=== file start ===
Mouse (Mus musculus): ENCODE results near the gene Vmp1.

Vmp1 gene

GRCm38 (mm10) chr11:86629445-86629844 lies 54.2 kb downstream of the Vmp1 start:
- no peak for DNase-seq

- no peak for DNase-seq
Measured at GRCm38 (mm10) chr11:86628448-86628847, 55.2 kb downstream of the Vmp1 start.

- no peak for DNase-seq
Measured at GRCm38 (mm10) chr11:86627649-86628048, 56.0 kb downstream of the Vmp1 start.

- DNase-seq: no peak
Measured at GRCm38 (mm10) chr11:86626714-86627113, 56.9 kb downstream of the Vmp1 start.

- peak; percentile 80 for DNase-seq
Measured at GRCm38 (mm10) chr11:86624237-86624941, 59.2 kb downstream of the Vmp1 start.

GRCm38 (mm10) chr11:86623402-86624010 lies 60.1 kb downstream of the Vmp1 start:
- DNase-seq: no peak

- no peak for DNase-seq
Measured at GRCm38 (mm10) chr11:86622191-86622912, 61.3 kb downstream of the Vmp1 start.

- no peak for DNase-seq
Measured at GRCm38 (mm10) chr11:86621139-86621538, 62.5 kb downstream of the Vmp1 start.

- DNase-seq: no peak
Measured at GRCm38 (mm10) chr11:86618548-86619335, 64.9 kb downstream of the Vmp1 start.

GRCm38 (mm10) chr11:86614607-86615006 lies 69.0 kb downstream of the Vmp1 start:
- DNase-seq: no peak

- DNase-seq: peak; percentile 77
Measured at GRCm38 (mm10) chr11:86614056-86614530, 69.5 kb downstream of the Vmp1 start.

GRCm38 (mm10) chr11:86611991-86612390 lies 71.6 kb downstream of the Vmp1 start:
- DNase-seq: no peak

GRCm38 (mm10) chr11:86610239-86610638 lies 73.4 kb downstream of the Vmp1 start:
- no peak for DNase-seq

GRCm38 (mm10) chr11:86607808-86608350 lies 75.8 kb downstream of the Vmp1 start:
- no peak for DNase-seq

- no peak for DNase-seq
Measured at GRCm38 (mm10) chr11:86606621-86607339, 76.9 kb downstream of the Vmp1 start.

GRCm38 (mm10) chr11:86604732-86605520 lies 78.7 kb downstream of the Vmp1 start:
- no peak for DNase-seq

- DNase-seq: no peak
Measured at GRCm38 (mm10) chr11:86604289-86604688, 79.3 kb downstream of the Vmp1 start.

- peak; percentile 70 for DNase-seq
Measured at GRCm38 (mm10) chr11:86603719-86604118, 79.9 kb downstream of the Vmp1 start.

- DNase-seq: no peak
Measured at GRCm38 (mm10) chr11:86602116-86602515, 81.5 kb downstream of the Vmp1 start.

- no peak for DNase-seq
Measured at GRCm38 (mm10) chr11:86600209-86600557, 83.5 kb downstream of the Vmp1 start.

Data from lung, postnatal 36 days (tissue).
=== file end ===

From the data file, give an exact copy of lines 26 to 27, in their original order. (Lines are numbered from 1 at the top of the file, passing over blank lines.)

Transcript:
- DNase-seq: no peak

GRCm38 (mm10) chr11:86610239-86610638 lies 73.4 kb downstream of the Vmp1 start: